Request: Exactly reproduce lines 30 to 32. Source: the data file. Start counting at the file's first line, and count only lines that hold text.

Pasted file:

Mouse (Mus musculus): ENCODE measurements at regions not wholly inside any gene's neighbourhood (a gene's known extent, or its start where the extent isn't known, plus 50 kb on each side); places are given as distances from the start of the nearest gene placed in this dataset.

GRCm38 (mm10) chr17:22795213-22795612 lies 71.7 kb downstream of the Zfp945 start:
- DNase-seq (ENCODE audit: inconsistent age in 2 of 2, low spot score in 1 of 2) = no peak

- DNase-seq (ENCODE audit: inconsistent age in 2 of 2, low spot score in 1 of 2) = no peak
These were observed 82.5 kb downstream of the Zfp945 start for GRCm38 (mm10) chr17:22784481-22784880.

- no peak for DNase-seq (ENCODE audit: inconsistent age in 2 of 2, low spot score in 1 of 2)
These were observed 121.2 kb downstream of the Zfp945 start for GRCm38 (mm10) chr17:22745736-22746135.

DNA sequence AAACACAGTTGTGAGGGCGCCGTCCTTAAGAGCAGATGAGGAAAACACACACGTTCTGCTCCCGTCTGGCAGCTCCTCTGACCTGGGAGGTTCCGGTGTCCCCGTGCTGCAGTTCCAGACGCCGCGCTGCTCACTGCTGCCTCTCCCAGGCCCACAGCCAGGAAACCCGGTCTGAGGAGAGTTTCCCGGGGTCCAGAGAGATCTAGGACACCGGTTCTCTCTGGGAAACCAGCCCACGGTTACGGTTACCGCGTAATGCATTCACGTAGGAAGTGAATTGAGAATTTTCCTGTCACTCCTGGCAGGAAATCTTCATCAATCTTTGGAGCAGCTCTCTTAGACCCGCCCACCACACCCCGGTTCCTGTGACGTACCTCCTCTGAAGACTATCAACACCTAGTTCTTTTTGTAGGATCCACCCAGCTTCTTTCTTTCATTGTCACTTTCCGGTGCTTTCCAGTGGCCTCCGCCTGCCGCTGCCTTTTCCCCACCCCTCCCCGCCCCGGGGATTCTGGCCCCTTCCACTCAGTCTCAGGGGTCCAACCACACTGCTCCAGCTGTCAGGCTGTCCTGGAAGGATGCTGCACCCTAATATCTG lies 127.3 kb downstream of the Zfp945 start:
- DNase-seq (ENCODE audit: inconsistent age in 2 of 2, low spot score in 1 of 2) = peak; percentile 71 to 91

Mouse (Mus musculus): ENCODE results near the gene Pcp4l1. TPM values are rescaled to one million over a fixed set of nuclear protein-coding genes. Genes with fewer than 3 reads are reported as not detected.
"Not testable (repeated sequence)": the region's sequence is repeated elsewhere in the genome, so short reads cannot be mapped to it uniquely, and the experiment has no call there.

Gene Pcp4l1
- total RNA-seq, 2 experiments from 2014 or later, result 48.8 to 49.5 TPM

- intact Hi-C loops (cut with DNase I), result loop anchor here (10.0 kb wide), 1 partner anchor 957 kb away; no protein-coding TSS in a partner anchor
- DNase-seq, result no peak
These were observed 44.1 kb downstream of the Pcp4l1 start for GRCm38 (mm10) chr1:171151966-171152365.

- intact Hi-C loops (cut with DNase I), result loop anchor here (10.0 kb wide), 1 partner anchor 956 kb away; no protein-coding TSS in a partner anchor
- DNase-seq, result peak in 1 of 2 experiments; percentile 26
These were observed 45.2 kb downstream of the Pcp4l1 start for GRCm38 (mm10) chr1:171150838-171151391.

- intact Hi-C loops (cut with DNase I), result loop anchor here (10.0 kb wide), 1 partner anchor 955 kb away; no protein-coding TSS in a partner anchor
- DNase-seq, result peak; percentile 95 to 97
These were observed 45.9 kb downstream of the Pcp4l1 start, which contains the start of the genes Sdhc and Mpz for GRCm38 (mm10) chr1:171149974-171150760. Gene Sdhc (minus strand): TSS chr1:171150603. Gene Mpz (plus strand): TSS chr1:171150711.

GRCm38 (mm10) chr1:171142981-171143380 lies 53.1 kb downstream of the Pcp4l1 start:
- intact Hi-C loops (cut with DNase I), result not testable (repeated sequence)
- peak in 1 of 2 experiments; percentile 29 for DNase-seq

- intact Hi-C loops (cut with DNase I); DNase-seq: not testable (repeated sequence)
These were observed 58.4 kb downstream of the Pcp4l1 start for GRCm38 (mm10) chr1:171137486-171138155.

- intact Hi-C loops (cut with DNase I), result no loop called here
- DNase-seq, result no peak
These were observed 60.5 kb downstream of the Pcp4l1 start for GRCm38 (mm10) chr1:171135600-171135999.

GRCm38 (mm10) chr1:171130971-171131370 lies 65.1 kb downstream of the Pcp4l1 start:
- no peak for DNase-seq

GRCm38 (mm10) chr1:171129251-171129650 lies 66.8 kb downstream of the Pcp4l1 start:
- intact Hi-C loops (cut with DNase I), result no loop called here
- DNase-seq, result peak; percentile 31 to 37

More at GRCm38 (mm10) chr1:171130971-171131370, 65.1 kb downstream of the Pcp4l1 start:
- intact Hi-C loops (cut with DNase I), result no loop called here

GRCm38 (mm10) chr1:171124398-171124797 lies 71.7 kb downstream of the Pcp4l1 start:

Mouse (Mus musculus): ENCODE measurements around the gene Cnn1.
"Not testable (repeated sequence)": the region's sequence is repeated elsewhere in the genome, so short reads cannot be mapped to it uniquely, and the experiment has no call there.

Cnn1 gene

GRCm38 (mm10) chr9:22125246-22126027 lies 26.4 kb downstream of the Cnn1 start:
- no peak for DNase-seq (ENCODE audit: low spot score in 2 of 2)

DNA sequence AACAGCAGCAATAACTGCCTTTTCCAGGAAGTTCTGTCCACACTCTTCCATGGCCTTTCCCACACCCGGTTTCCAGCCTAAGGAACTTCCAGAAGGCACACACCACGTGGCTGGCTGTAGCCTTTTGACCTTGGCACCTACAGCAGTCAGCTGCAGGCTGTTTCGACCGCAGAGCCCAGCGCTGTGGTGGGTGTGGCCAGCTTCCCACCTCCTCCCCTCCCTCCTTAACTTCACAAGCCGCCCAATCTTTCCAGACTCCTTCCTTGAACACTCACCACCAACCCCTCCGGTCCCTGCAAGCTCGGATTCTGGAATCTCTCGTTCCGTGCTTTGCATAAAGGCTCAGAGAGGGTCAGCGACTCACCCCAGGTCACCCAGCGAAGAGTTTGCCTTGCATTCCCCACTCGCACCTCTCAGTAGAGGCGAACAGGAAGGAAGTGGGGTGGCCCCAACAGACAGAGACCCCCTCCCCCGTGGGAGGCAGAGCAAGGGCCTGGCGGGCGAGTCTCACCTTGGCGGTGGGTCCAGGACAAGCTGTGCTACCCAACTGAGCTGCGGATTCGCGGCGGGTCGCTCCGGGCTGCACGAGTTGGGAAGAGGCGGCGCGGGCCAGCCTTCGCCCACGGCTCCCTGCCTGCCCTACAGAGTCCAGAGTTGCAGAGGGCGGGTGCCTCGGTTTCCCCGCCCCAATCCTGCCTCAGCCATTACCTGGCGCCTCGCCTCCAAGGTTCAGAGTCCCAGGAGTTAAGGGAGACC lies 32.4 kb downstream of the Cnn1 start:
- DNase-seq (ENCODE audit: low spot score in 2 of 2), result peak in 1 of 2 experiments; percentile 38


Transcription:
These were observed 60.5 kb downstream of the Pcp4l1 start for GRCm38 (mm10) chr1:171135600-171135999.

GRCm38 (mm10) chr1:171130971-171131370 lies 65.1 kb downstream of the Pcp4l1 start:
- no peak for DNase-seq